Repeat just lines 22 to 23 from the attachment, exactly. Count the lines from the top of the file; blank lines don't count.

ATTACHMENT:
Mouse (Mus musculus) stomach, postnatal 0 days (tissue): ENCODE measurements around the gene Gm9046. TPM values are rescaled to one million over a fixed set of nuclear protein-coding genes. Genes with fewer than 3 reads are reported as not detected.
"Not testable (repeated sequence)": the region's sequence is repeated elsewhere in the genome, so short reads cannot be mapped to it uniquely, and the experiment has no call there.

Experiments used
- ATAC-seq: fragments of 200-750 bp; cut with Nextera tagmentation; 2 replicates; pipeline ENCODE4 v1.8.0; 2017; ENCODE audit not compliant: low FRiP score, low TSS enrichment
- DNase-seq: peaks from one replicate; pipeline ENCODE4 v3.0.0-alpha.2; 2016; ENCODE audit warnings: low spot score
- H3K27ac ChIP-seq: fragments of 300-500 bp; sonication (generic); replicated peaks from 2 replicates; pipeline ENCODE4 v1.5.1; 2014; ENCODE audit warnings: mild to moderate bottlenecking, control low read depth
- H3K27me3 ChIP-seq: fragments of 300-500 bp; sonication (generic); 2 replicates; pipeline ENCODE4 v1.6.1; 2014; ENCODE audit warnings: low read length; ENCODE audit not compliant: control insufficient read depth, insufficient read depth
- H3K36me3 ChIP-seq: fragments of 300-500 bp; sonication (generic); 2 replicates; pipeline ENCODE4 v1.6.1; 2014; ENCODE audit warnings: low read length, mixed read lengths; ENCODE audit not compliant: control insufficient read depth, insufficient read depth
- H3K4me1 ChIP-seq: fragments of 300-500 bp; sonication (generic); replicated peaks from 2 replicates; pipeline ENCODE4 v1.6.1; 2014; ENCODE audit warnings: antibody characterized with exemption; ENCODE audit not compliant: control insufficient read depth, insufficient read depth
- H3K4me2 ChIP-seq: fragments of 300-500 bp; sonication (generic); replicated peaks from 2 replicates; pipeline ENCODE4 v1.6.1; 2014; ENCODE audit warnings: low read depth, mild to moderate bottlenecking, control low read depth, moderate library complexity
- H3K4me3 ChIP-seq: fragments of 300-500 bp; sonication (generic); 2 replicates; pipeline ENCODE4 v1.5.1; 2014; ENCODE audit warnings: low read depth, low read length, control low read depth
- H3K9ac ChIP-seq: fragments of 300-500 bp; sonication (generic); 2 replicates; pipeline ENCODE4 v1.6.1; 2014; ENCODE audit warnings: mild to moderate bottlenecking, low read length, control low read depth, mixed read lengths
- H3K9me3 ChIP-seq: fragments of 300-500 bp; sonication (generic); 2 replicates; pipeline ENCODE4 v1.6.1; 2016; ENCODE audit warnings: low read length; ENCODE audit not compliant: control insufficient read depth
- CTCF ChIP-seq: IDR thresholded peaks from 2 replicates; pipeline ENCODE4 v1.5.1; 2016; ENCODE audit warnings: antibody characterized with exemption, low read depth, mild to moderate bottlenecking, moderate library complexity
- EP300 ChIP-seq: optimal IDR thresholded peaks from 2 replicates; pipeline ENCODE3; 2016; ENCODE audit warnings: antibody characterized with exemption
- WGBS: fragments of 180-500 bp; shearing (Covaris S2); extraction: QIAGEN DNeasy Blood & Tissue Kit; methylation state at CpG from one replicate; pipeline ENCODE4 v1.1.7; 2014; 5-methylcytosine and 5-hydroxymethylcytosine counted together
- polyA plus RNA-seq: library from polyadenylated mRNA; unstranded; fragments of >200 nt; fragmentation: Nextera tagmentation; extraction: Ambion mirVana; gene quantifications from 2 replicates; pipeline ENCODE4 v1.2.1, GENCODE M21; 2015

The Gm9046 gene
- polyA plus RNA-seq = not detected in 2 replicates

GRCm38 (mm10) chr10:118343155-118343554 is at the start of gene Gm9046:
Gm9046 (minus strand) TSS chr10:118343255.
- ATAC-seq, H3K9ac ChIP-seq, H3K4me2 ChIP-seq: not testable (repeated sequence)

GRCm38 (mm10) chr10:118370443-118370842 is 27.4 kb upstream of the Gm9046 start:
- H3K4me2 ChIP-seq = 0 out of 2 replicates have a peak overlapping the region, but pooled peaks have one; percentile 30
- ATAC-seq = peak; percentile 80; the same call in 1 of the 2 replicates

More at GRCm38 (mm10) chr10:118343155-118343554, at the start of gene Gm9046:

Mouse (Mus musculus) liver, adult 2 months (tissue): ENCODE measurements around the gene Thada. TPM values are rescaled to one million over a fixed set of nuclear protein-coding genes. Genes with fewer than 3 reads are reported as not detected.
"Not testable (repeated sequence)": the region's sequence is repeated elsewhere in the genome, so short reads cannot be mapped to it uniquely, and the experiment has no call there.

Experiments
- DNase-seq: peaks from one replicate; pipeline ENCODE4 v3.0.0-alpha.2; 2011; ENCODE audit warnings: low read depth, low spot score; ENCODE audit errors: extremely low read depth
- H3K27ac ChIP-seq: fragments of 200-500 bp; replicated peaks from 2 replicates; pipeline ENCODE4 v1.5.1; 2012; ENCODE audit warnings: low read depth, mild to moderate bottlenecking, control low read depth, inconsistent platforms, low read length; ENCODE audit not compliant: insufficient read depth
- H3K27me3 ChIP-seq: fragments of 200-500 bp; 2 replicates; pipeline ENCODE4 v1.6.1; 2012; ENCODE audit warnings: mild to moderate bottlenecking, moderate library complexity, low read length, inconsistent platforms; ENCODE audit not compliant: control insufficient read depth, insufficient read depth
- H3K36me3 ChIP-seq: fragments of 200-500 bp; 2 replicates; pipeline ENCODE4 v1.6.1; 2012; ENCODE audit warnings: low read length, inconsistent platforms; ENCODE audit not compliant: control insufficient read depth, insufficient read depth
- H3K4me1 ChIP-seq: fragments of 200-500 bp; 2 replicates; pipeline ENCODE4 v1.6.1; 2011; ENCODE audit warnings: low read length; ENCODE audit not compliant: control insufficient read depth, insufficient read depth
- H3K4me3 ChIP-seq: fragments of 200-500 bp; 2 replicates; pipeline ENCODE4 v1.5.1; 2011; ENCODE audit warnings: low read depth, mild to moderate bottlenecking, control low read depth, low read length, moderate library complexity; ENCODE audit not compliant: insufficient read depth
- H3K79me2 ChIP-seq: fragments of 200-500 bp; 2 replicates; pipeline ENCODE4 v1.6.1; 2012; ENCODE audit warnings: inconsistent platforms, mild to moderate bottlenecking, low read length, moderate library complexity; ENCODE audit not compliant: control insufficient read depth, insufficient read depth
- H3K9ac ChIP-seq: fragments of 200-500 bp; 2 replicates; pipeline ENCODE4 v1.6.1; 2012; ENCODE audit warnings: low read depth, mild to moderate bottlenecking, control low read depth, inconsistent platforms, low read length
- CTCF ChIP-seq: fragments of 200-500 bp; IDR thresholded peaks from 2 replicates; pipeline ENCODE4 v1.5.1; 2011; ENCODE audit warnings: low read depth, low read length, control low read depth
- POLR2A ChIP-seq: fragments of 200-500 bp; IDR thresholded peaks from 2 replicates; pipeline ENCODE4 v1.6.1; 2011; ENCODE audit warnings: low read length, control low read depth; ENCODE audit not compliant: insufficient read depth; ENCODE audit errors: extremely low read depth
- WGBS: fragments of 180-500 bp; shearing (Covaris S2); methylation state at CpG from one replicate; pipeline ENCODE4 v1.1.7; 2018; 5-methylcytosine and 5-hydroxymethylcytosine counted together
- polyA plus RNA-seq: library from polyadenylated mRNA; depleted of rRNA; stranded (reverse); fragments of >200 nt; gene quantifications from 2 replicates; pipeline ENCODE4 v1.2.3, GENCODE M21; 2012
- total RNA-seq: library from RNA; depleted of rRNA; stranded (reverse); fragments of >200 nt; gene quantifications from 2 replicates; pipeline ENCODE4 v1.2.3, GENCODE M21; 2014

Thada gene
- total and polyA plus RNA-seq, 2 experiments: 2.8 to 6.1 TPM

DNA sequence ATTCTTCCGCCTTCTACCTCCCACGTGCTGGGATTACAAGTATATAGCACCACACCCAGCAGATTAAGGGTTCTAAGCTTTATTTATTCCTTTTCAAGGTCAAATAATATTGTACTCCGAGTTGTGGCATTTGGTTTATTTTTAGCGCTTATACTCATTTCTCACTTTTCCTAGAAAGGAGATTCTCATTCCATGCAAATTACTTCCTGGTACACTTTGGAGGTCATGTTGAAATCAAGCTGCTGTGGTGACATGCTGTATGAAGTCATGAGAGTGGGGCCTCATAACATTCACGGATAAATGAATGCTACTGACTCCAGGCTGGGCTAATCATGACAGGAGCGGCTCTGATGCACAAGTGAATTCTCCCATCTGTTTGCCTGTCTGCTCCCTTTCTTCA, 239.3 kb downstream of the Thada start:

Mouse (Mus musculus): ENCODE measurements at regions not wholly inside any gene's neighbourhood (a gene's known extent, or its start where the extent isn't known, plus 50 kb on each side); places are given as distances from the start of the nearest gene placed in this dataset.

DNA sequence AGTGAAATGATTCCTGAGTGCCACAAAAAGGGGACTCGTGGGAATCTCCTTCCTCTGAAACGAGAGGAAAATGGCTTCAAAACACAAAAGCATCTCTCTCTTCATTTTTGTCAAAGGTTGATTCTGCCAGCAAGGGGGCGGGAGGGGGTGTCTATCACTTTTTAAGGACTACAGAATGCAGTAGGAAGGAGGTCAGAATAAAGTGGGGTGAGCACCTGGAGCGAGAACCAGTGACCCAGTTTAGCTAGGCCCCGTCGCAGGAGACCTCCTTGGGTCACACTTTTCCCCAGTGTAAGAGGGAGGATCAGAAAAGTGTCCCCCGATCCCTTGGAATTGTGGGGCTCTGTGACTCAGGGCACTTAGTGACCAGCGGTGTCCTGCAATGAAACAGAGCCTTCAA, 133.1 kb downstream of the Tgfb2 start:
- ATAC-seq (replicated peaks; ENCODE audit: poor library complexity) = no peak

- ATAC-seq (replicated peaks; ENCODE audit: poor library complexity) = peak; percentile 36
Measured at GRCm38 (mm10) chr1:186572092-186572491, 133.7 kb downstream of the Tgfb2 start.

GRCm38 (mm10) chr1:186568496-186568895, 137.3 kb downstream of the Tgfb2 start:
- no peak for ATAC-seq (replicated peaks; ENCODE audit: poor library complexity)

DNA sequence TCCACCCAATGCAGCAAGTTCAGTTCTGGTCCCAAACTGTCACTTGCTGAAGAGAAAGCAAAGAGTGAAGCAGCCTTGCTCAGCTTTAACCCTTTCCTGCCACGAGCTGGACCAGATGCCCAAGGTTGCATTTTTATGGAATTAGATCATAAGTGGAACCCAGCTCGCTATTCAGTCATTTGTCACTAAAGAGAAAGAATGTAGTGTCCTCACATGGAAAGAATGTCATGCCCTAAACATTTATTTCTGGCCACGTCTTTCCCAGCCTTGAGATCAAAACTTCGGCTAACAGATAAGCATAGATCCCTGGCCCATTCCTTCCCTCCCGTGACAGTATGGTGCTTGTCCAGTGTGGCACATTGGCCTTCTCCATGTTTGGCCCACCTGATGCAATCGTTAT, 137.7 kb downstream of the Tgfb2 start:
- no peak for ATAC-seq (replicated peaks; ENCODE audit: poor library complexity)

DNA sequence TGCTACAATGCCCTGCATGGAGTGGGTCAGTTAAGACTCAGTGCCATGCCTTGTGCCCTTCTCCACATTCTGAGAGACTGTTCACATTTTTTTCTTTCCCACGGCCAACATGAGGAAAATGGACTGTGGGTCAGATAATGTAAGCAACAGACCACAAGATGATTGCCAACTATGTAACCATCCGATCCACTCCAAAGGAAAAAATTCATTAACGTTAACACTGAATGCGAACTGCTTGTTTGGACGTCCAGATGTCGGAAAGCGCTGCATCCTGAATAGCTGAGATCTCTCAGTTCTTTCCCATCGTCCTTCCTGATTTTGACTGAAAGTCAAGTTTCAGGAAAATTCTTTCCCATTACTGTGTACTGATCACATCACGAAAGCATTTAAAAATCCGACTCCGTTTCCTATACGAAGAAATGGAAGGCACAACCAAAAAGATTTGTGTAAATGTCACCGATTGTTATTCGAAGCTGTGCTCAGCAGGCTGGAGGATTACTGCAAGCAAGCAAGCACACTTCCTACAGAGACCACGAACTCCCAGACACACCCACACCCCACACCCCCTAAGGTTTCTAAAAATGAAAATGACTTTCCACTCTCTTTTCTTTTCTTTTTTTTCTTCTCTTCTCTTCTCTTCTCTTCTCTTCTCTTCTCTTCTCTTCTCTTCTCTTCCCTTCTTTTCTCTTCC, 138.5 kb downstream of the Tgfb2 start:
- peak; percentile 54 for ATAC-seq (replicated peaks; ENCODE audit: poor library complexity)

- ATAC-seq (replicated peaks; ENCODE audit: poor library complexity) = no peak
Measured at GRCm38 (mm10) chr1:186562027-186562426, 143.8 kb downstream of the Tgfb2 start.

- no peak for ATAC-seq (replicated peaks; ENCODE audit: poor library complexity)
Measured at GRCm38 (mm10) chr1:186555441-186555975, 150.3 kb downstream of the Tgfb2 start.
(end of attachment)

- ATAC-seq, H3K9ac ChIP-seq, H3K4me2 ChIP-seq: not testable (repeated sequence)

GRCm38 (mm10) chr10:118370443-118370842 is 27.4 kb upstream of the Gm9046 start: